• That’s great, Daria. I’ve got a draft post called “The More You Have, the Less You Want.” I think we tend to want the things we can’t have (or afford). Once we have the money to buy all of it, the desire tends to fade for many of us. And that’s a good thing.


  14. Nice article. Enough is so fluid for me. Before I decluttered I felt like I had enough, but what I really had was obscene abundance. Now I feel like I have enough, but I’m guessing I could purge another 50% and still feel that way. I’m still struggling with the concept to be honest. I’ll let you know when I get there 🙂

    • Thank you for the compliment, HappyPhilosopher. My wife read the same book you read, and we are motivated to do some serious decluttering as part of our spring cleaning. I’m glad to hear you still feel you have more than Enough. I have an irrational fear of getting rid of some things, just in case I might need them. Being FI should make it even easier to part with small / inexpensive items, though. They are replaceable in the unlikely event I would want back 1 or 2 of the thousands of things I could unload.

  15. Great post. How much do I need? I always see the doc in the hospital parking lot with the Maserati. How much has he accumulated in order to own and sustain that car? It does put my frugal self at odds with my doctor self.

    • Thanks, Smart Money MD! Funny you mention the Maserati. I saw one at our local brewery quite recently, an observation I made in my Rule of 72 post last week. What I didn’t say was that one of our pathologists was inside, and I was really curious to know if it was his. I found an excuse to walk out when he did. It wasn’t his, and I felt strangely relieved.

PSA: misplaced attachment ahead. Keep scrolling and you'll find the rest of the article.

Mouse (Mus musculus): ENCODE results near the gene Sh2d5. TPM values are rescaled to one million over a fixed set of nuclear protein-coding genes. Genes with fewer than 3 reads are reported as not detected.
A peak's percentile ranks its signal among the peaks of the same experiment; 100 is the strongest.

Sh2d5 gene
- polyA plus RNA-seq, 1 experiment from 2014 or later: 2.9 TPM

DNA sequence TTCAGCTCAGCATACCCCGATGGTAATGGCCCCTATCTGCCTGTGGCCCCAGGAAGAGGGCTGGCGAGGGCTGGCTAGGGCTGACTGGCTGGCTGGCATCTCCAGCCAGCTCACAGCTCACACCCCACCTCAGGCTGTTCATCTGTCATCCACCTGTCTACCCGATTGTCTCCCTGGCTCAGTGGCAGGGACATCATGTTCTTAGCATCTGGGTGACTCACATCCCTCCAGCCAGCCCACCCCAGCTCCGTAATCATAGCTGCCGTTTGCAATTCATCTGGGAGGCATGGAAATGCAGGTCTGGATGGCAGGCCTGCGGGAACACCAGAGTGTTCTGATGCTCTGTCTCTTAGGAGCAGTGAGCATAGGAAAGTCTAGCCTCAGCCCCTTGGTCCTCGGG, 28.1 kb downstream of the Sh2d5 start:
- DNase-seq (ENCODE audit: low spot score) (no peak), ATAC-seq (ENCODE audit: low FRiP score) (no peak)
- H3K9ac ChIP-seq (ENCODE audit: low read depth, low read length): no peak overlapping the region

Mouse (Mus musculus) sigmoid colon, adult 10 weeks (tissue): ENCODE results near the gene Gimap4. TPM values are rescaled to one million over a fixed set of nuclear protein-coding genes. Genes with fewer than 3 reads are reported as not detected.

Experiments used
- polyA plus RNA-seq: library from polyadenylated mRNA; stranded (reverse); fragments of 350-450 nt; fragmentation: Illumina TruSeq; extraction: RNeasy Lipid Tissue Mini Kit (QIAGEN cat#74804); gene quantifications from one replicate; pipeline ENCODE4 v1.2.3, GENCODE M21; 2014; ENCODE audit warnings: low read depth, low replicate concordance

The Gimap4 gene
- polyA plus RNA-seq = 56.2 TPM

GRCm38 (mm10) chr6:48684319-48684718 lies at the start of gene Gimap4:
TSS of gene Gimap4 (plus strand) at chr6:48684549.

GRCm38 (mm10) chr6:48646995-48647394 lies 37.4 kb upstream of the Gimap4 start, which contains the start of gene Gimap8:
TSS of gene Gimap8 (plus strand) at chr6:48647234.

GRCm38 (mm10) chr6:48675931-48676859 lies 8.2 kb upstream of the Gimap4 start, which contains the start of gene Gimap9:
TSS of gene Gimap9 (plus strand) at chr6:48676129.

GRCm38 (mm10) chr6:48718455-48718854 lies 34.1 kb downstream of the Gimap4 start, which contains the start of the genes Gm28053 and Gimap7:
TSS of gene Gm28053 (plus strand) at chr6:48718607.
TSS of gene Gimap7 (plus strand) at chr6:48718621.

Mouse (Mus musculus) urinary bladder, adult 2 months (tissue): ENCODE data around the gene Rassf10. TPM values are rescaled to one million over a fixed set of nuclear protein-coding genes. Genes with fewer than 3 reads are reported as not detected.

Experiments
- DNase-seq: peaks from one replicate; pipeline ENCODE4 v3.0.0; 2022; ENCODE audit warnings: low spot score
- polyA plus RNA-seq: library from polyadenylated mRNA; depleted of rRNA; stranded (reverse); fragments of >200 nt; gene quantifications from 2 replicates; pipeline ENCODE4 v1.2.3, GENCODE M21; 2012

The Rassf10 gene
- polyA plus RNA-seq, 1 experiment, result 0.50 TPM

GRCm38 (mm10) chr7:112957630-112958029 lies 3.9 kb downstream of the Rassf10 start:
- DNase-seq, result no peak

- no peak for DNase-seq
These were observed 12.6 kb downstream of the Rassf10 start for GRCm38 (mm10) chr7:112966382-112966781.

16. Nice post POF… It has been hard for me to say Enough – but the more i say it the better my life becomes.. i just turned down an exceedingly good job offer as that would mean less time with my family.. I am learning…

    • Good for you. I used to do a lot of locums work with my time off. I am on so many e-mail lists now that I get inquiries from different companies nearly every day. I don’t have any trouble saying no these days. I need time at home, time with my family, and time to write!


    • Thanks, Donna! This is one of my favorites, too. Most of us are too busy to slow down and consider the question of what is Enough.

  17. Great stuff. Enough for us just means that our passive income exceeds our expenses. By then we have enough. 25 times is a great number to use in general.

    • Yes, passive income that covers more than Enough will be plenty. The term “passive” is sometimes abused, though. If we’re talking dividends from stocks and mutual funds, that is definitely passive. Blogging, as I am learning, is definitely not passive. Neither is landlording, which I’ve done in the past. Best of luck on your quest!


  18. You did such a great job with this article. The propofol thing was brilliant. A lot of times I am looking for something concrete when asking a question that doesn’t have a very specific answer. It’s really nice to hear that concept explained so well in your post. And your point about ‘the less you spend the less you need to retire’ is a very powerful statement. As docs we spend more time and energy increasing our income but perhaps don’t put enough effort into lowering our expenses. Maybe it’s out of fear that we may have to give up our comfort.

    • Thank you, Dr. Mo! It is really easy and tempting to allow our consumption to grow right along with our income. Less than 10 years removed from residency, I’ve realized I’ve accumulated too many belongings, and am in a decumulation phase with material goods. I’m still in the accumulation phase with respect to dollars, but it’s all gravy at this point. Cheers to financial independence!

    • Hi
      Best response I’ve ever received from a surgeon was ‘It’s either going to get better, or it’s going to get worse but it’s unlikely to remain the same”.